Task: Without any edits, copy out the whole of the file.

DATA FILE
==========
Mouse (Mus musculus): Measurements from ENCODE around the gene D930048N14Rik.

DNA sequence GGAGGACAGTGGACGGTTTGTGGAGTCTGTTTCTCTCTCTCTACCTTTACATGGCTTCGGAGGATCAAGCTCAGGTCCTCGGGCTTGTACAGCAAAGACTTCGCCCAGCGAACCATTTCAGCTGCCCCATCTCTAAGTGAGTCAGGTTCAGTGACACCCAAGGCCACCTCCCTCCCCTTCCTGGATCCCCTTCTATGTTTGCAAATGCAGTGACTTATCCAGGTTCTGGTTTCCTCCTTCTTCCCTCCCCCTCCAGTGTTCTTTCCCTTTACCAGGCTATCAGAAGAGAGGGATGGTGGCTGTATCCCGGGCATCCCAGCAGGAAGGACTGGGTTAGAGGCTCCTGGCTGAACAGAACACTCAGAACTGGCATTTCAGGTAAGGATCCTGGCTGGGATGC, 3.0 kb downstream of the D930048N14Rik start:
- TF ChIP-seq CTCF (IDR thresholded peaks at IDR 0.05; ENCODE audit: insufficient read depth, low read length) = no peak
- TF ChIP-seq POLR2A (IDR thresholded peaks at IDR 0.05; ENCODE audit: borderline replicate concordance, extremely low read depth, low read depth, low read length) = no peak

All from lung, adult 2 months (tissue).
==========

Mouse (Mus musculus): Measurements from ENCODE around the gene D930048N14Rik.

DNA sequence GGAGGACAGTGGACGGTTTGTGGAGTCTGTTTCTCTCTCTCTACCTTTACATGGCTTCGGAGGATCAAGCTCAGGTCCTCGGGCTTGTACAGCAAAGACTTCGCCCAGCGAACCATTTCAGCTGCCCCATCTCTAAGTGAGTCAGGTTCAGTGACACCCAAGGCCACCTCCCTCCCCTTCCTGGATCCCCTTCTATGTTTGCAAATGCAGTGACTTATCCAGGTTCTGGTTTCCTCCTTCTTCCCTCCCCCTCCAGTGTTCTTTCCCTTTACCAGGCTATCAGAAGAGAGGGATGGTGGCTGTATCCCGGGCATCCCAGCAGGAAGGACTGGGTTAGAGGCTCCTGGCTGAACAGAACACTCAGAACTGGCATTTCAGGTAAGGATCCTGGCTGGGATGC, 3.0 kb downstream of the D930048N14Rik start:
- TF ChIP-seq CTCF (IDR thresholded peaks at IDR 0.05; ENCODE audit: insufficient read depth, low read length) = no peak
- TF ChIP-seq POLR2A (IDR thresholded peaks at IDR 0.05; ENCODE audit: borderline replicate concordance, extremely low read depth, low read depth, low read length) = no peak

All from lung, adult 2 months (tissue).